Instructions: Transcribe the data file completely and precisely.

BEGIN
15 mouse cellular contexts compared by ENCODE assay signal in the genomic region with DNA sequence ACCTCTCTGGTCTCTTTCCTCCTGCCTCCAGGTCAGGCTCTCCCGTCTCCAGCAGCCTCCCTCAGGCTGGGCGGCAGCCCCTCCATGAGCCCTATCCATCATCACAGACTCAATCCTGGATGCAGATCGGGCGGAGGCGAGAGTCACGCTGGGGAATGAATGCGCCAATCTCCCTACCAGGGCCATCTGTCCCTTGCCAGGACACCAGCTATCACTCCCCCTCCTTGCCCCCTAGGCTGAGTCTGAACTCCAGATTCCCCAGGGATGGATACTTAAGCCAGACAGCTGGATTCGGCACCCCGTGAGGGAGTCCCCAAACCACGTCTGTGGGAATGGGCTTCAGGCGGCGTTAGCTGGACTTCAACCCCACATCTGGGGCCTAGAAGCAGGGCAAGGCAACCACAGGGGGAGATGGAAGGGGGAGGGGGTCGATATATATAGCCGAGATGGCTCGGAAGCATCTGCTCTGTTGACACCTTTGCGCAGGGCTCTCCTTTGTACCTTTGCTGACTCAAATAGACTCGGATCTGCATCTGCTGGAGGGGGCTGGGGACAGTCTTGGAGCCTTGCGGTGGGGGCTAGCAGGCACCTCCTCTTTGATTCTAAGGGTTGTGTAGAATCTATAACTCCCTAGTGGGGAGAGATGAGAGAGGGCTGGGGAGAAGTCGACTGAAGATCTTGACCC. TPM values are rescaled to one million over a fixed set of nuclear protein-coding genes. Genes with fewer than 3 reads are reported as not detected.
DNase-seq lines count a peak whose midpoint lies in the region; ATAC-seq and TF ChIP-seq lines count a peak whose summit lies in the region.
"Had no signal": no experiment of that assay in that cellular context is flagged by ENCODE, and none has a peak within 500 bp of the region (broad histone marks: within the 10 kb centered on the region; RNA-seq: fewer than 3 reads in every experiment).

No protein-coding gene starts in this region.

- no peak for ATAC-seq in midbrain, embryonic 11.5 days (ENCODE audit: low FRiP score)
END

15 mouse cellular contexts compared by ENCODE assay signal in the genomic region with DNA sequence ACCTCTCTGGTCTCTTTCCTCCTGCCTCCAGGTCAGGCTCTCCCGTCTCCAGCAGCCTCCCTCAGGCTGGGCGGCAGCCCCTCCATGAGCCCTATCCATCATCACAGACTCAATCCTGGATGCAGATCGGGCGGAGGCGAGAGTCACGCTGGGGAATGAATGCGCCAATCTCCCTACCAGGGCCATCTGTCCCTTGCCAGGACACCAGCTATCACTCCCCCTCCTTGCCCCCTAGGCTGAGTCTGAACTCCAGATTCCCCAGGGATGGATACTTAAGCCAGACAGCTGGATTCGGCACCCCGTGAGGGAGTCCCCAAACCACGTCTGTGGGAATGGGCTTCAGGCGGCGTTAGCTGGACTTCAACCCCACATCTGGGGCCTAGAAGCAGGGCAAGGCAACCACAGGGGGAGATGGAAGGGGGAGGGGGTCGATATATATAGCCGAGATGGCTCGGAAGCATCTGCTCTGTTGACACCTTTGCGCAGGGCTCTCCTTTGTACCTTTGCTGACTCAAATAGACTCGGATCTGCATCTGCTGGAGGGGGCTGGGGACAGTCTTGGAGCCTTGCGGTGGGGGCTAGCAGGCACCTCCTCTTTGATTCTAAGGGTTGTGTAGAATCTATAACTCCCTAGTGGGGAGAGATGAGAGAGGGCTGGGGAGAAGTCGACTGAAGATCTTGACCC. TPM values are rescaled to one million over a fixed set of nuclear protein-coding genes. Genes with fewer than 3 reads are reported as not detected.
DNase-seq lines count a peak whose midpoint lies in the region; ATAC-seq and TF ChIP-seq lines count a peak whose summit lies in the region.
"Had no signal": no experiment of that assay in that cellular context is flagged by ENCODE, and none has a peak within 500 bp of the region (broad histone marks: within the 10 kb centered on the region; RNA-seq: fewer than 3 reads in every experiment).

No protein-coding gene starts in this region.

- no peak for ATAC-seq in midbrain, embryonic 11.5 days (ENCODE audit: low FRiP score)